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Executive Dashboard Development Guide - Amazon S3s3. · PDF fileExecutive Dashboard...

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  • Table of Contents

    Executive Dashboard

    Development Guide

    April 2009

    2009 Healthcare Information and Management Systems Society (HIMSS)

  • 2009 Healthcare Information and Management Systems Society (HIMSS)

    2

    Table of Contents

    Overview.......................................................................................................................................3 Defining the Need .........................................................................................................................4 Using Information within the Dashboard .......................................................................................6 Defining the Key Performance Indicators and Metrics................................................................11 Defining the Infrastructure...........................................................................................................16 Transforming Data ......................................................................................................................19 Presenting the Data in an Executive Dashboard ........................................................................22 Environmental/Cultural Factors in Your Organization.................................................................24 ROI/Organization Benefits ..........................................................................................................26 Lessons Learned ........................................................................................................................28 References..................................................................................................................................30 Contributing Authors ...................................................................................................................32

  • 2009 Healthcare Information and Management Systems Society (HIMSS)

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    Overview Executive dashboards come in all shapes and sizes. They serve many different purposes and audiences, and use various infrastructures as their foundations. Due to variability, it is not uncommon for an organization to overlook key aspects when beginning to establish a dashboard. In simple terms, an executive dashboard is an electronic display comprised of key performance indicators (KPIs). Yet, who or what determines the KPIs to be used and what needs to be considered? How is the electronic display developed and who determines the amount of information, the level of detail or the display components? Where should this information be stored and what are the options available? This document will try to answer many of these questions. An executive dashboard goes through a lifecycle as it is a project all its own. The following outlines the key steps and as in any lifecycle, the project moves in a continuous loop.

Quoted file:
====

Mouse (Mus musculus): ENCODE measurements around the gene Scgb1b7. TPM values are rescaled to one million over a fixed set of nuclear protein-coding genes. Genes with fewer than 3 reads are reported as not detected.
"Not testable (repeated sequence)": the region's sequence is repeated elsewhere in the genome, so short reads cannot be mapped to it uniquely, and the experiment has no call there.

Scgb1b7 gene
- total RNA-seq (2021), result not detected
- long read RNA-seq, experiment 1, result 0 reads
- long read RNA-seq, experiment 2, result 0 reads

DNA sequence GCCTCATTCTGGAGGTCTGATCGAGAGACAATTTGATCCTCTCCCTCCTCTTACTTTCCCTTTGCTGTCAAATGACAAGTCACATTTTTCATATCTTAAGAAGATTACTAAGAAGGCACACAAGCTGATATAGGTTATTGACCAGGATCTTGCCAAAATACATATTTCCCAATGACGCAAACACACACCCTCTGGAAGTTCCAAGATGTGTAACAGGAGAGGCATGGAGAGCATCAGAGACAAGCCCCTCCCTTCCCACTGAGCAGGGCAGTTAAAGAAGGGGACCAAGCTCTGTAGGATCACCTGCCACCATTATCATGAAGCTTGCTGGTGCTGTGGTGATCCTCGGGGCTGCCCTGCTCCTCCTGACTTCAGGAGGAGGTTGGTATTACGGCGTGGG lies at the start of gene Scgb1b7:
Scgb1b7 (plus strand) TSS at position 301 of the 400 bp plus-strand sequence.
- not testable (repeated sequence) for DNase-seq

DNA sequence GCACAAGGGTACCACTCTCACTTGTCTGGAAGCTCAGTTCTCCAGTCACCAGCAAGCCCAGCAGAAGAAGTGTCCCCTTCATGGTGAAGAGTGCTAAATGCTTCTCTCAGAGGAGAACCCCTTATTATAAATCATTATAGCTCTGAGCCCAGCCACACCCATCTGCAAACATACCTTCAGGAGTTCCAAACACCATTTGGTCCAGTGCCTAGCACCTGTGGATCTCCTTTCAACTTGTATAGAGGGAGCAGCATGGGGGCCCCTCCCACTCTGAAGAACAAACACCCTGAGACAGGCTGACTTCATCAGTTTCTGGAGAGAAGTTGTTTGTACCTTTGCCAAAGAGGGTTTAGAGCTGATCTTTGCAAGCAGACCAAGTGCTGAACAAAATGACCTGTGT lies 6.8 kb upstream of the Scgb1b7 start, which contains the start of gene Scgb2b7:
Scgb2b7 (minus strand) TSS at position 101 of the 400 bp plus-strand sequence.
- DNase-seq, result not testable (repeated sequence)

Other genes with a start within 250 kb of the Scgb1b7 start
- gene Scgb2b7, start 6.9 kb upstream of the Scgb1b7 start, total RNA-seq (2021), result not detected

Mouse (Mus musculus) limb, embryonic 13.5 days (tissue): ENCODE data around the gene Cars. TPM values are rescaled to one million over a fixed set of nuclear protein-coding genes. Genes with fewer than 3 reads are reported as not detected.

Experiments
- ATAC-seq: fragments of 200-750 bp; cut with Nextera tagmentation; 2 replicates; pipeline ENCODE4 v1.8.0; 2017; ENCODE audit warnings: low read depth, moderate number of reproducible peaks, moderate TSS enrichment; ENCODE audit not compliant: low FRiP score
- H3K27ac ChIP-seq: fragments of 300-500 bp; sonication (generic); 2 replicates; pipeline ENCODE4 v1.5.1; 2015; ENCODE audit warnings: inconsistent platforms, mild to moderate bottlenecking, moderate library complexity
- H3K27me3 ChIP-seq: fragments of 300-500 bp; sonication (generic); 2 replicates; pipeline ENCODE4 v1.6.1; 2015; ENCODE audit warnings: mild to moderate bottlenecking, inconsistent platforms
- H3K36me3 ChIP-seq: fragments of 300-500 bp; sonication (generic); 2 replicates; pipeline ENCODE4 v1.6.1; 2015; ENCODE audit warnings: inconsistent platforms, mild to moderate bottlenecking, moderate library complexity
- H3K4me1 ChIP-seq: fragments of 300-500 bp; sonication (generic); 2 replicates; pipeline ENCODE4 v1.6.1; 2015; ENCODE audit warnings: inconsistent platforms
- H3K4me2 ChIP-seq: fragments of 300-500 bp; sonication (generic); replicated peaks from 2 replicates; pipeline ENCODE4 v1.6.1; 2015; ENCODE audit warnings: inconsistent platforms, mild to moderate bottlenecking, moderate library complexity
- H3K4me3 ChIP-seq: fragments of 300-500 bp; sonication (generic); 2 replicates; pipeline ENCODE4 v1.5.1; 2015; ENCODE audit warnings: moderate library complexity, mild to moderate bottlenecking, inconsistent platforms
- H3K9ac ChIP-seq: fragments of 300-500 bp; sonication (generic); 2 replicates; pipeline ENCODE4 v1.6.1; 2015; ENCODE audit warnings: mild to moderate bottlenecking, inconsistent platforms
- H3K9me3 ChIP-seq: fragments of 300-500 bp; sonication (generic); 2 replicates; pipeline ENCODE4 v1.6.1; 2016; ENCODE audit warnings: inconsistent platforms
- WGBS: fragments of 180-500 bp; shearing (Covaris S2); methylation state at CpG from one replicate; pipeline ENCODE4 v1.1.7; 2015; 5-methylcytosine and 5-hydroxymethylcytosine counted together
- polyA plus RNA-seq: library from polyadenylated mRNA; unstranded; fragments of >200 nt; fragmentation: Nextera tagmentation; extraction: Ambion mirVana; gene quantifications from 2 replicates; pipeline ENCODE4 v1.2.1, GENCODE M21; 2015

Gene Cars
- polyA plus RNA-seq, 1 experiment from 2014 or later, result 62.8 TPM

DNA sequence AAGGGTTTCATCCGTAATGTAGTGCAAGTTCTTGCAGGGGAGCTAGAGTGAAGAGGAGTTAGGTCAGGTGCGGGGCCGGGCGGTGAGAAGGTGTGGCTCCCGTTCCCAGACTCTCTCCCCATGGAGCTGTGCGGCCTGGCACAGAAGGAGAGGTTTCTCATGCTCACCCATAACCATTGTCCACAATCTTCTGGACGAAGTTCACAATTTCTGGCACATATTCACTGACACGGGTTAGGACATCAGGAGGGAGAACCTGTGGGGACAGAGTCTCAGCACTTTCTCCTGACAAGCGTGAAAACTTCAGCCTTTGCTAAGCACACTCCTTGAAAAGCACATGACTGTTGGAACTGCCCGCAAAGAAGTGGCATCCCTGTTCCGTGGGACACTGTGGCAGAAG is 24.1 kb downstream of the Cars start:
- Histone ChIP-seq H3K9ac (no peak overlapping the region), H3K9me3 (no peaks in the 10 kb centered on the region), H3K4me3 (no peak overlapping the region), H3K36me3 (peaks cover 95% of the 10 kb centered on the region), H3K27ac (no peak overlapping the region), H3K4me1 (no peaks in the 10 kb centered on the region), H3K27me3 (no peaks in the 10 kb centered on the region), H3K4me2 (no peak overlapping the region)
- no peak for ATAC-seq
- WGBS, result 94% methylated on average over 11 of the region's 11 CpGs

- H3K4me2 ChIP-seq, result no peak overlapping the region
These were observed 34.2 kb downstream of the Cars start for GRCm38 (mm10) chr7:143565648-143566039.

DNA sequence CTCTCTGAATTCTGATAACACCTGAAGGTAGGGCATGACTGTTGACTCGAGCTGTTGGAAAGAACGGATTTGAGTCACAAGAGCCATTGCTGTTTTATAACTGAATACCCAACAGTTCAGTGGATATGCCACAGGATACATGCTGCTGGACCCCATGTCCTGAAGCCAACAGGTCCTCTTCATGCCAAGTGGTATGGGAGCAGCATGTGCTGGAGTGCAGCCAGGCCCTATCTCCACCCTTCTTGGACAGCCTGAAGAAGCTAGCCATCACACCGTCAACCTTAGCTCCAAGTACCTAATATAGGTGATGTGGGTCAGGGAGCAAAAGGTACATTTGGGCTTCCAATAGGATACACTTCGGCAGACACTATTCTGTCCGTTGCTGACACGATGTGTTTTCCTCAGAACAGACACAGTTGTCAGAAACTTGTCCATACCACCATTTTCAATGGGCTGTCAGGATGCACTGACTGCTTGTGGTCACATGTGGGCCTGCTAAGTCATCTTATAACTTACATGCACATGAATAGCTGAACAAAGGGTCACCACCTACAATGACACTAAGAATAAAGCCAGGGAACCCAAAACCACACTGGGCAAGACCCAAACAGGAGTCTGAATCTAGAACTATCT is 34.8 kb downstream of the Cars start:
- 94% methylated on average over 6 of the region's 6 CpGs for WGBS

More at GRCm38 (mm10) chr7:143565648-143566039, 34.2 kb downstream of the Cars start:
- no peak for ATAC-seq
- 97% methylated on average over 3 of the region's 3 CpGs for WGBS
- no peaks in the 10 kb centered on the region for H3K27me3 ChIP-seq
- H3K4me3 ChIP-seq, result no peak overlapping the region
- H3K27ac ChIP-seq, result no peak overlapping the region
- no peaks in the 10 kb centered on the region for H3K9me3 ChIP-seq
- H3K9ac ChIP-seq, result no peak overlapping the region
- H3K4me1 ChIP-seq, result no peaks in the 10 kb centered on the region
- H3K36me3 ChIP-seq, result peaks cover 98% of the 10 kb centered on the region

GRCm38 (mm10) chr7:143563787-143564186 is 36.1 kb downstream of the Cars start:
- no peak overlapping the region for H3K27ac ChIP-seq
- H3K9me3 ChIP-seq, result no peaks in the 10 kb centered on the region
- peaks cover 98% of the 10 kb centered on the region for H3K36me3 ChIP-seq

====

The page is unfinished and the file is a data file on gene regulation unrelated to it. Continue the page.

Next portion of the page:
1. Project Initiation Establish governance and decision-making boards Establish change control processes

    2. Design Phase Identify the target audience (address executives, managers, clinicians) Determine potential KPIs Evaluate data sources for the KPIs (Do you have the data for your KPIs?) Evaluate current and potentially required software/hardware for the dashboard Address workflow considerations and associated training approaches

    3. Build Phase Develop mechanisms for getting the data from the sources (systems, paper, etc.) Set up selected ETL (Extract, Transform, Load) tools and other 3rd party specialty tools

    (SAP/Crystal/BO, etc.) Build training materials

    4. Test Phase Ensure all the tools work to get accurate results Ensure the updated workflow processes work with the new dashboard

    5. Rollout Phase: Conduct training and begin production use 6. Monitor Phase: Review and monitor the dashboard are the results actionable? Does

    the workflow continue to work with the dashboard? Measure and trend data from the dashboard evaluate impact on the organization. Determine if there are other KPIs that need to be measured.

  • 2009 Healthcare Information and Management Systems Society (HIMSS)

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    Defining the Need

    Before making a decision, something inside of us convinces our brains of a desire or a need to take an action. Need is defined as A condition or situation in which something is required or wanted. That something can be the hiring of a new nurse FTE due to patient volume increases or the expansion of a clinical service to serve an aging population. In both instances need may be generated and influenced by a multitude of internal and external influences, some not in our own ontrol. c